Stocks retreated on Wednesday and gave back some of their gains from a day earlier, when the Standard & Poor’s 500 index had one of its best days of the year. It’s the latest move lower for a stock market that’s yo-yoed since setting a record high earlier this month. The Standard & Poor’s 500 index fell 8.47 points, or 0.3 percent, to 2,444.04, relinquishing about a third of its big gain from Tuesday. The Dow Jones industrial average fell 87.80 points, or 0.4 percent, to 21,812.09, and the Nasdaq composite lost 19.07, or 0.3 percent, to 6,278.41. The Russell 2000 index of small-cap stocks fell 1.80, or 0.1 percent, to 1,369.74.
New U.S. home sales drop in July
Sales of new U.S. homes plummeted 9.4 percent in July, the sharpest one-month drop in nearly a year. But the decline followed strong sales in previous months, and sales so far this year are outpacing last year’s. The Commerce Department said Wednesday that new-home sales fell to a seasonally adjusted annual rate of 571,000 in July, down from 630,000 in June. Still, sales in the first seven months of the year are 9.2 percent higher than in the same period last year.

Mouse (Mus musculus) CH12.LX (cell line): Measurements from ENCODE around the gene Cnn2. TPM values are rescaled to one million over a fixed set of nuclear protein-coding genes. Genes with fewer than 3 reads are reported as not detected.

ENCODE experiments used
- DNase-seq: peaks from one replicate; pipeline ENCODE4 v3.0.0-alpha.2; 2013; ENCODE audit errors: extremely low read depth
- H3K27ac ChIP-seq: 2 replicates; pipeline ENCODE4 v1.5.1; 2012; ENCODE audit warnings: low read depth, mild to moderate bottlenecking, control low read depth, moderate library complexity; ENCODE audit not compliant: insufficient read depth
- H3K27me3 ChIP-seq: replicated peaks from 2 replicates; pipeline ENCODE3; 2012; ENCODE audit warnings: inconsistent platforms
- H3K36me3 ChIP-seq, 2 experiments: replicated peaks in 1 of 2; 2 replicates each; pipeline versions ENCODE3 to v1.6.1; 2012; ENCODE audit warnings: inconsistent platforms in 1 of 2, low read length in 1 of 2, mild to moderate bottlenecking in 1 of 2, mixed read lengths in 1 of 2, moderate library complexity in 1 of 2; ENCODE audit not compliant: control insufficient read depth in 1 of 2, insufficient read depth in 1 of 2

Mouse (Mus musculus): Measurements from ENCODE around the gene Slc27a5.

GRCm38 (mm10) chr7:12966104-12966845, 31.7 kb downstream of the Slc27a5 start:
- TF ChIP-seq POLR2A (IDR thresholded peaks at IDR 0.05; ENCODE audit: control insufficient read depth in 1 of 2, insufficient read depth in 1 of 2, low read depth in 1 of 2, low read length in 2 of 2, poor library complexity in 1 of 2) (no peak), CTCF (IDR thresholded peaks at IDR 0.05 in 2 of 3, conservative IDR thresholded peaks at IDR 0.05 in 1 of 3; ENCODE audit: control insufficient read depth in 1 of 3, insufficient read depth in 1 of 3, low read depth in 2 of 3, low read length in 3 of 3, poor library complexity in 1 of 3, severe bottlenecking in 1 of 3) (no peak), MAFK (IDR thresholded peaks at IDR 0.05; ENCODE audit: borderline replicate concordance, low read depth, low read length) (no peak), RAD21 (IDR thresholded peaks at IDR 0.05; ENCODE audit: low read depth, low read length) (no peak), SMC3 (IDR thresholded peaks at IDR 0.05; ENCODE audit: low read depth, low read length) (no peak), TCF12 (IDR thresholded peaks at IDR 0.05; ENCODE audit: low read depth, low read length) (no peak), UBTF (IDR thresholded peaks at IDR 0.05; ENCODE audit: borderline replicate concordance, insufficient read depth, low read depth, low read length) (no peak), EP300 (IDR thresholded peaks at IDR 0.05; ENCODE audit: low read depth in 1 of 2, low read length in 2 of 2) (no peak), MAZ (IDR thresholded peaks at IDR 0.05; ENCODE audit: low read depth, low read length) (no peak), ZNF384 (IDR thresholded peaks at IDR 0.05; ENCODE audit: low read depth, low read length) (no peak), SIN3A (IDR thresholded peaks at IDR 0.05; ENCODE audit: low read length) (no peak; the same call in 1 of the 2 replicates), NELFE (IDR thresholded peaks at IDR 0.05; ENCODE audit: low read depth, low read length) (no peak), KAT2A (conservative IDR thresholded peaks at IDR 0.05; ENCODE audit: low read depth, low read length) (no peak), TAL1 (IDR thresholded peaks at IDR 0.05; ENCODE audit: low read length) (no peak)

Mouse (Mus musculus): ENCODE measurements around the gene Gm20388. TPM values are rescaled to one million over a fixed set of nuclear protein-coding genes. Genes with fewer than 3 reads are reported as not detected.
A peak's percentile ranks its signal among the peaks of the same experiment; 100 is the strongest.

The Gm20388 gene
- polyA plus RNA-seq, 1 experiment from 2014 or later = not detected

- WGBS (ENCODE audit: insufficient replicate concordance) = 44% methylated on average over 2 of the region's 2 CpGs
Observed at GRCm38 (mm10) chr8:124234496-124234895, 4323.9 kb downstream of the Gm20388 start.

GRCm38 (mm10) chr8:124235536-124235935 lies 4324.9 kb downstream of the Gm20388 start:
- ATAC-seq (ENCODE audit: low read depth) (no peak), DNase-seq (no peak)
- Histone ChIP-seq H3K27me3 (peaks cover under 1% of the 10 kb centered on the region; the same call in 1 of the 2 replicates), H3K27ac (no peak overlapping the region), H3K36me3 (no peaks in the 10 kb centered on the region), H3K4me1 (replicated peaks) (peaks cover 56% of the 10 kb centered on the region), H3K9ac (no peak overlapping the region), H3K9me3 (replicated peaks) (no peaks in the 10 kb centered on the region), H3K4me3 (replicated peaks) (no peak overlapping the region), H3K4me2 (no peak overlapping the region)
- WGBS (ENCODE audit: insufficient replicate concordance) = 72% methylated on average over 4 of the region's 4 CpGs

Ratings agency warns of shutdown effects
The nation’s credit rating is at risk if the $19.9 trillion debt limit is not raised “in a timely manner” before the Treasury runs out of cash in October, Fitch Ratings warned on Wednesday. “Brinkmanship over the debt limit could ultimately have rating consequences, as failure to raise it would jeopardize the Treasury’s ability to meet debt service and other obligations,” Fitch, one of the three leading credit-rating companies, said after President Donald Trump on Tuesday raised the possibility of a government shutdown over funding a Mexican border wall. Federal spending is only authorized through Sept. 30.